MedicineWorld.Org
Your gateway to the world of medicine
Home
News
Cancer News
About Us
Cancer
Health Professionals
Patients and public
Contact Us
Disclaimer

Medicineworld.org: Pollution damage to human airways

Back to lung news Blogs list Cancer blog  


Subscribe To Lung News RSS Feed  RSS content feed What is RSS feed?

Pollution damage to human airways




Scientists from Duke University Medical Center have identified how nanoparticles from diesel exhaust damage lung airway cells, a finding that could lead to new therapies for people susceptible to airway disease.

The researchers also discovered that the severity of the injury depends on the genetic make-up of the affected individual.

"We gained insight into why some people can remain relatively healthy in polluted areas and why others don't," said main author Wolfgang Liedtke, M.D., Ph.D., assistant professor in the Duke Department of Medicine and an attending doctor in the Duke Clinics for Pain and Palliative Care.

The work was published on-line in the journal Environmental Health Perspectives on Jan. 18.



Pollution damage to human airways

Diesel exhaust particles, a major part of urban smog, consist of a carbon core coated with organic chemicals and metals. The Duke team showed that the particle core delivers these organic chemicals onto brush-like surfaces called cilia, which clear mucus from the airway lining.

Contact with these chemicals then triggers a "signaling cascade," as the cells respond.

In some patients, who have a single "letter" difference in their DNA, a circuit called the TRPV4 ion channel signals more strongly in response to the pollutants. Prior research showed that this gene variant makes humans more liable to develop chronic-obstructive disease (COPD), and the current study provides an explanation for this observation.

About 75 percent of people have the version of the gene MMP-1 that leads to greater production of the molecule MMP-1 mediator, which destroys lung tissue. This genetic make-up allows for a turbo-charged production of MMP-1, which damages airways and lungs at multiple levels, Liedtke said.

A more fortunate 25 percent of people escape this high level of production of MMP-1, which appears to be reflected in the fact that certain individuals can better manage the effects of air pollution without grave airway damage.

The injurious molecule MMP-1 is known to enhance the development of certain devastating lung diseases, such as chronic-obstructive pulmonary disease (COPD), a top-ten ailment in world-wide morbidity and mortality, as per the World Health Organization. The devastating, tissue-destructive actions of MMP-1 can also lead to lung emphysema, which is chronic reduction of the lung surface dedicated to gaseous exchange, and to the spread of lung cancer cells, through migration of these cells from lung tissue that has become malignant.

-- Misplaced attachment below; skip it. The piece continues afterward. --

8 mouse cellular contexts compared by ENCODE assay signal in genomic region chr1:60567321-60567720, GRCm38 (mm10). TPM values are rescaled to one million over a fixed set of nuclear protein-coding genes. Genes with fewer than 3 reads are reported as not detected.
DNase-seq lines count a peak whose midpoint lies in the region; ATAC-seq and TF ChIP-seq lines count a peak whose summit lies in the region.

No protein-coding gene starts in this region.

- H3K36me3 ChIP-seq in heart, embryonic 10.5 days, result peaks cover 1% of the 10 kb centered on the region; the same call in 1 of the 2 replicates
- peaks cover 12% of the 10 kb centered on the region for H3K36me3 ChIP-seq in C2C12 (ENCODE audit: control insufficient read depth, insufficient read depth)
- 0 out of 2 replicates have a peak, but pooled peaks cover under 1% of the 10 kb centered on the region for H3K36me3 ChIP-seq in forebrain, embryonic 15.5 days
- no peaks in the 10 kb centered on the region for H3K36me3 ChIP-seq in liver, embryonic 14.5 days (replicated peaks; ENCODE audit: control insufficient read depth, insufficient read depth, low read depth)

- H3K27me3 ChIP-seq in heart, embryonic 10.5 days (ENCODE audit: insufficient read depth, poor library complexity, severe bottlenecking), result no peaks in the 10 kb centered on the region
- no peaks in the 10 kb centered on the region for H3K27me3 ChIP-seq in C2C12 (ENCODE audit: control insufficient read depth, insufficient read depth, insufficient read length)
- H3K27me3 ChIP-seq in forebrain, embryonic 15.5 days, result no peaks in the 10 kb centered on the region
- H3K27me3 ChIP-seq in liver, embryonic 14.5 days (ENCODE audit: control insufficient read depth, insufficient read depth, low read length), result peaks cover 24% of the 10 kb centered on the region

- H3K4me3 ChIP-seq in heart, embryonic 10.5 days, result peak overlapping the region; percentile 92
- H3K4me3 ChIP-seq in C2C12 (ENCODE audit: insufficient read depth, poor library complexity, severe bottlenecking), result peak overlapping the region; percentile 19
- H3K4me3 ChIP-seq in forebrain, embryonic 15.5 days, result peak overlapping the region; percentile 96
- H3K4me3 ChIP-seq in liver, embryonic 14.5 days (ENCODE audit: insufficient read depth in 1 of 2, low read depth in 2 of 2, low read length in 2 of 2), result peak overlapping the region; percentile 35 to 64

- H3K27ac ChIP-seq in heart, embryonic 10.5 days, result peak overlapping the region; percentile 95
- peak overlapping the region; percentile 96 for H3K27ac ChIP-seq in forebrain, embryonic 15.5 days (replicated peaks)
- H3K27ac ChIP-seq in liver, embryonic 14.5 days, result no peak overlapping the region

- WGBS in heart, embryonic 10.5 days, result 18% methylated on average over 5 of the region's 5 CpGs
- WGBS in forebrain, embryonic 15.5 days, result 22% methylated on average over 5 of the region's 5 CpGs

The newly released study also provides a direction for developing therapeutics for those who are genetically more susceptible to air pollution and airway damage, Liedtke said. "If we can find a way to stop the hyperactivation of MMP-1 in response to diesel-engine exhaust particles and reduce it to levels that the airways can manage, then we will be helping a large number of people worldwide," he said. "It is attractive to envision inhaled TRPV4 inhibitor drugs, rather than swallowing a pill or taking an injection. I envision this as rather similar to inhaled drugs for allergic airway disease that are currently available".


Posted by: Scott    Source




Did you know?
Scientists from Duke University Medical Center have identified how nanoparticles from diesel exhaust damage lung airway cells, a finding that could lead to new therapies for people susceptible to airway disease. The researchers also discovered that the severity of the injury depends on the genetic make-up of the affected individual.

Medicineworld.org: Pollution damage to human airways

Chemotherapy of malignant mesothelioma| Clinical features of mesothelioma| Determination of stage in malignant mesothelioma| Diagnosis of mesothelioma| Do family members of asbestos workers have a higher risk of mesothelioma| Epidemiology of mesothelioma| Frequently asked questions faq in mesothelioma| Gene therapy of mesothelioma| History of asbestos and mesothelioma| History of asbestos associated mesothelioma| How does asbestos cause mesothelioma| Mesothelioma| Mechanism of asbestos cancer induction| Mesothelioma with no history of asbestos exposure| Molecular basis of mesothelioma| Multimodality treatment of malignant mesothelioma| Natural history of malignant mesothelioma| Radiation therapy for malignant mesothelioma| Staging of pleural mesothelioma| Surgical control of pleural effusion| Surgical treatment of malignant mesothelioma| Who are at high risk for development of mesothelioma|

Copyright statement
The contents of this web page are protected. Legal action may follow for reproduction of materials without permission.